These guidelines will be an extension of their “self-regulation” policies, since without a Congressional act; the FTC cannot “force” companies to abide by these sorts of changes.

The concerns are spurned from recent concerns about privacy over Google street view and some of Facebook’s recent policy changes, prompting the FTC to express concerns about consumer’s online privacy.

While an “opt in” or “opt out” suggestion may not be feasible, due to the nature of online marketing, the FTC has raised concerns about how much is being collected from consumers as they browse their favorite web sites.

FCC to Open Wireless Across TV Spectrum

The F.C.C. will vote on Sept. 23 to make wireless Internet service available over airwaves, unlocking the potential of “Wi-Fi on steroids.”

If approved, the move will allow the white space portion of television broadcast spectrum to be used for wireless networks, which will do away with the need to find a wireless hot spot and will open the door to super powerful Wi-Fi networks.

The move will likely pave the way for a new suite of enhanced Wi-Fi devices capable of passing through walls and transmitting data over much greater distances than current technology. The stronger signals will bring wireless to rural areas, minimize dead zones, and help connect vast corporate campuses, hospitals and the like.

Furthermore, the FCC is doing away with the traditional practice of auctioning off the spectrum for revenues. The whitespace spectrum will be available without a license and for anyone to grab. The unused bands of television spectrum have been languishing all this time, but now, given the approval by the F.C.C. this month, start-up companies that have traditionally been unable to afford spectrum will be able to compete.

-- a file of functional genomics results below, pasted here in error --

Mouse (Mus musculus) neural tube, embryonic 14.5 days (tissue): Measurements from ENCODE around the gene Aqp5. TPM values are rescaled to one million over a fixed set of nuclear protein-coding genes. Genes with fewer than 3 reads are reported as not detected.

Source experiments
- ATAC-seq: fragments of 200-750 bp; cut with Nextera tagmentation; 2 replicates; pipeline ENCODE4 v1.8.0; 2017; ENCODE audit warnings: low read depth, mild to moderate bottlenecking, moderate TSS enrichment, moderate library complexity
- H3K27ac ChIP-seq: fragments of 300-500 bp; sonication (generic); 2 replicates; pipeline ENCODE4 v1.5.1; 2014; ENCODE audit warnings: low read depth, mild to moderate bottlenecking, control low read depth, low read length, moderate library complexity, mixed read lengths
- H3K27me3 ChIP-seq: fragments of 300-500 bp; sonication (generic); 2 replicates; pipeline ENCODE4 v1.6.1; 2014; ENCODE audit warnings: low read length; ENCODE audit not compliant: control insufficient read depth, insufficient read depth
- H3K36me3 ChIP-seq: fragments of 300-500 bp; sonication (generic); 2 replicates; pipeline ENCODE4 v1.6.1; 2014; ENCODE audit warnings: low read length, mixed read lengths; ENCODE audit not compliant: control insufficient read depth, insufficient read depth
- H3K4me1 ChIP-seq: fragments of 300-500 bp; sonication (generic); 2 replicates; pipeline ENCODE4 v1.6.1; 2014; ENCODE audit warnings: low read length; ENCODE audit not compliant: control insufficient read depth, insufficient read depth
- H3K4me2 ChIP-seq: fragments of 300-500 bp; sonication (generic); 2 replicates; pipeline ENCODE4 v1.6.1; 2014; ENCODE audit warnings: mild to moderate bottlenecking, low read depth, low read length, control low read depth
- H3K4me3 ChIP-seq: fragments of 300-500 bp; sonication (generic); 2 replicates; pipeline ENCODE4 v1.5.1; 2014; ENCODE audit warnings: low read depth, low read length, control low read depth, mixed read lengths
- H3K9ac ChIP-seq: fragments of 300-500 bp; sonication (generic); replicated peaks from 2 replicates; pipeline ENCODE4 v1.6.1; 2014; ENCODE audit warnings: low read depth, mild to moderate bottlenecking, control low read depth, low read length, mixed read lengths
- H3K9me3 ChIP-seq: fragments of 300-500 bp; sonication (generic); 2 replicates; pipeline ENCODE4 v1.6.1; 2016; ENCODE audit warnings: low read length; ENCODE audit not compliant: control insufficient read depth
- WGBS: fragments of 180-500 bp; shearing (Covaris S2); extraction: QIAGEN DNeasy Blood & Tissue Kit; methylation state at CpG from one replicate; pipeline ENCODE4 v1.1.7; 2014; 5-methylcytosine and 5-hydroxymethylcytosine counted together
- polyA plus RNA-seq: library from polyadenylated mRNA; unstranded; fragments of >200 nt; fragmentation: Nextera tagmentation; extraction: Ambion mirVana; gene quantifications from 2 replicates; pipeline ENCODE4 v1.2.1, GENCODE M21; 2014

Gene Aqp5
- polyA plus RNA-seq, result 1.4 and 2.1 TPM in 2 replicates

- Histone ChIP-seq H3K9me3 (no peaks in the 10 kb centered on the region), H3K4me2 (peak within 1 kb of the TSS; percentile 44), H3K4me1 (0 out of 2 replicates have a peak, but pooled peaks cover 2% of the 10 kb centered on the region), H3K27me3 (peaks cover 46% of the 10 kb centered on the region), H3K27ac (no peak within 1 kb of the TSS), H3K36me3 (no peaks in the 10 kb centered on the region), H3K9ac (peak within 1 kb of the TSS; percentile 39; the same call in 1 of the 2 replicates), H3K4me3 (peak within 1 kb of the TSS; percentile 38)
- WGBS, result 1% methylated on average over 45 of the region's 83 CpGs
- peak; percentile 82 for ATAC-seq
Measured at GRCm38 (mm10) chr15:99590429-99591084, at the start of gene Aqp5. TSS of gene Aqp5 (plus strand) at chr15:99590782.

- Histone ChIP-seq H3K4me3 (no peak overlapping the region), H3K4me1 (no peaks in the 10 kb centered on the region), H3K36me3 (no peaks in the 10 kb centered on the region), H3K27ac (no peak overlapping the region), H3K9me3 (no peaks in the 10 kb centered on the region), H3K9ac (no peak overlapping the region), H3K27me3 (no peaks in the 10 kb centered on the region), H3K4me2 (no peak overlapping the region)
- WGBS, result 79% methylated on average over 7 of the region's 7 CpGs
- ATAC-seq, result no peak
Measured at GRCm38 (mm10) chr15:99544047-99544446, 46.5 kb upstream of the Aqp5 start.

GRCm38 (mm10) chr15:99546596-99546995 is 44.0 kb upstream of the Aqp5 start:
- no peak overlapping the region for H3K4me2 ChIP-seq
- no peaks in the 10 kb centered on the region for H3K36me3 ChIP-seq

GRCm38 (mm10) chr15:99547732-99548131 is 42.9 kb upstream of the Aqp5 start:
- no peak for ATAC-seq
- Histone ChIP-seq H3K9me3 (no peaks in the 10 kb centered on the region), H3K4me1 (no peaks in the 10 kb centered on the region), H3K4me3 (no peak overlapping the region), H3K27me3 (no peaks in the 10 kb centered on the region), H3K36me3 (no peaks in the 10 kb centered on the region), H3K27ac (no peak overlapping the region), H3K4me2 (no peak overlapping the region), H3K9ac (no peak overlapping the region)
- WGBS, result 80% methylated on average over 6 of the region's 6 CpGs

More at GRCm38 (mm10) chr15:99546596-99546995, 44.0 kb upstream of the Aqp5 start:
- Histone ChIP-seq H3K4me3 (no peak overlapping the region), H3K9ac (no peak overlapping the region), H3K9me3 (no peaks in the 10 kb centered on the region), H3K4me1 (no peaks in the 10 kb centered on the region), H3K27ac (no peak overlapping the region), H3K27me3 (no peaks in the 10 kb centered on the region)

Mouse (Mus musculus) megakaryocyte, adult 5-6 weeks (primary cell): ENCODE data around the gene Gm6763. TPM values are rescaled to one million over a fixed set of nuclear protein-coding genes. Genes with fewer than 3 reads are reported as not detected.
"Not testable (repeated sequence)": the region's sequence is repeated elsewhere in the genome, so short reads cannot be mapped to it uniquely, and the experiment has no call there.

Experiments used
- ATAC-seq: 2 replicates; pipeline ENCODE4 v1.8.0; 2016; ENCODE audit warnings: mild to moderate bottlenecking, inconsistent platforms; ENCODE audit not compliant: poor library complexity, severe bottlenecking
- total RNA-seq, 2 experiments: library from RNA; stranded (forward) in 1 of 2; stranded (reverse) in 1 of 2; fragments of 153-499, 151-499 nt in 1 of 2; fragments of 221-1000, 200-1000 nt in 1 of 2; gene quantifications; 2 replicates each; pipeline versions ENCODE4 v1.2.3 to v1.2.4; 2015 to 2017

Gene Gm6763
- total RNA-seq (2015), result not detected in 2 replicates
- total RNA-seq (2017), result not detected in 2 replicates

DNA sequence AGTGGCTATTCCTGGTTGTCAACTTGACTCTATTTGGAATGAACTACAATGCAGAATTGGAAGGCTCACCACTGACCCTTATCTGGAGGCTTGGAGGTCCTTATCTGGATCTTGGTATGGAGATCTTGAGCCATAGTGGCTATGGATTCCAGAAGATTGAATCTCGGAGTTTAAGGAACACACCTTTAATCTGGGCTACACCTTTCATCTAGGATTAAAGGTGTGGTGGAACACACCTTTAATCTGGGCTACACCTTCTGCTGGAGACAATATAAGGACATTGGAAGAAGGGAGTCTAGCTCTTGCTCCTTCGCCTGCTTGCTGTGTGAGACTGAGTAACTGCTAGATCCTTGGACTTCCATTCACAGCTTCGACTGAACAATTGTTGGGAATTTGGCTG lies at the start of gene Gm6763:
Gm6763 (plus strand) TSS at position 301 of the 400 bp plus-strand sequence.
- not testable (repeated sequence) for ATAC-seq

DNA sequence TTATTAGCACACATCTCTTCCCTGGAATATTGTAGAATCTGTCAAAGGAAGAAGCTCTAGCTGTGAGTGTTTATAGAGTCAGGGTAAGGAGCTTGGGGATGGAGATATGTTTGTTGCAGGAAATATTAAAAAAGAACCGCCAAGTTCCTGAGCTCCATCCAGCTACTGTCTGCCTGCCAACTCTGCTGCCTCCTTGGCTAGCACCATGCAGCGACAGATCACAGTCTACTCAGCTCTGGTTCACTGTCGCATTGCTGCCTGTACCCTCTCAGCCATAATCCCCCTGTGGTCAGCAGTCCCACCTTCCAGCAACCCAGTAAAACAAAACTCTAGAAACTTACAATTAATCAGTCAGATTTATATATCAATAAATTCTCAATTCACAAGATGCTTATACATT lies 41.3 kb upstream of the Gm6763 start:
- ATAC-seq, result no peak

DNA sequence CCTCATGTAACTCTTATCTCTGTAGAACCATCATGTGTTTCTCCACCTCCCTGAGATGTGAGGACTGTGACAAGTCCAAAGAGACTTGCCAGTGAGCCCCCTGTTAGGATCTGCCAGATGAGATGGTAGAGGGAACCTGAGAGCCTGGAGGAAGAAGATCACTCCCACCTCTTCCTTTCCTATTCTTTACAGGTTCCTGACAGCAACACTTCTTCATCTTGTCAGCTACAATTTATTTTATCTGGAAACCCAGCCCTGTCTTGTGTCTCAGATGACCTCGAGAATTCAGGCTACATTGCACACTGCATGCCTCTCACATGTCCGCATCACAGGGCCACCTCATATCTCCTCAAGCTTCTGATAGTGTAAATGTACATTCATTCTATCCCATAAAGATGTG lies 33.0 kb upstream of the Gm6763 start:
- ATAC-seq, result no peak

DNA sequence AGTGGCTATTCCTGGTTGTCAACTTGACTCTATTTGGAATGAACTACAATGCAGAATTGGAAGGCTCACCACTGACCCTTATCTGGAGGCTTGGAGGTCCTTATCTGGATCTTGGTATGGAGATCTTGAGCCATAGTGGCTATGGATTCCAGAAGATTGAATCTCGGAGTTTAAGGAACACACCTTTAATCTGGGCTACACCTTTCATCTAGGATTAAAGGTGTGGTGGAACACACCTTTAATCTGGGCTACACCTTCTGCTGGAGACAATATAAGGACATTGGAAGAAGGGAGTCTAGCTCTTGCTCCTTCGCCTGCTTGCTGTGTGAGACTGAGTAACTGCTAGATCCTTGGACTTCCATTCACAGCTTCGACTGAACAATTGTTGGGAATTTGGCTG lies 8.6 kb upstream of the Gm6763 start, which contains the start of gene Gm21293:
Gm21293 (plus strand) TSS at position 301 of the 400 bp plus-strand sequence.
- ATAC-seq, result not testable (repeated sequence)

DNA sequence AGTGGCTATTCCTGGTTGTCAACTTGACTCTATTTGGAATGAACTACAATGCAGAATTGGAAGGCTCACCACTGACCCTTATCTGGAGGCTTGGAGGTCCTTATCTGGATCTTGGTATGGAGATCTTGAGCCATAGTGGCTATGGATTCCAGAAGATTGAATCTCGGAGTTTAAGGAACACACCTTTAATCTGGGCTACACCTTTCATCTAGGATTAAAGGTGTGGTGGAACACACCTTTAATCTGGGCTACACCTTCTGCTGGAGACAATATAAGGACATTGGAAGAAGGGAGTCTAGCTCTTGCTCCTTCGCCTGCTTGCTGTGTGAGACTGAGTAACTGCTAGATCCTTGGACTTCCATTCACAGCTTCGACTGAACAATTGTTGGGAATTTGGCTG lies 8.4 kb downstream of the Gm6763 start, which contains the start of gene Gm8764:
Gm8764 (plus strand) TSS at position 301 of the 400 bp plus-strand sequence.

The idea is not without issue: broadcasters fear the new use of signals will interfere with their transmissions, and industries using microphones, such as theaters, stadiums and churches have objected to similar decisions in the past for fear of microphone interference.

 The F.C.C. tried to skirt these problems in the past by requiring new devices to include a feature that electronically searches for airwaves that are unoccupied. This failed to reconcile the problem, however, because the feature and the increased engineering intensity would have made devices more expensive.

As of the time of this writing, there is uncertainty regarding exactly how the F.C.C. plans to cope with the problem of interference, but analysts speculate that wireless microphones and broadcasts will be given certain transmission priorities.

According to CNET, the F.C.C. has mapped TV channels and major wireless microphone usage areas such as Broadway, and will require the devices using the white space to be configured around the frequencies of the mapped areas. Still, this posits the same problem as the previous ruling: developers may be unwilling to foot the hefty bill.

Nonetheless, Wi-Fi on steroids appears to be just around the corner as the F.C.C. seems poised on an affirmative vote. Early next year, certain Wi-Fi hotspots will be able to range for miles rather than half a football field.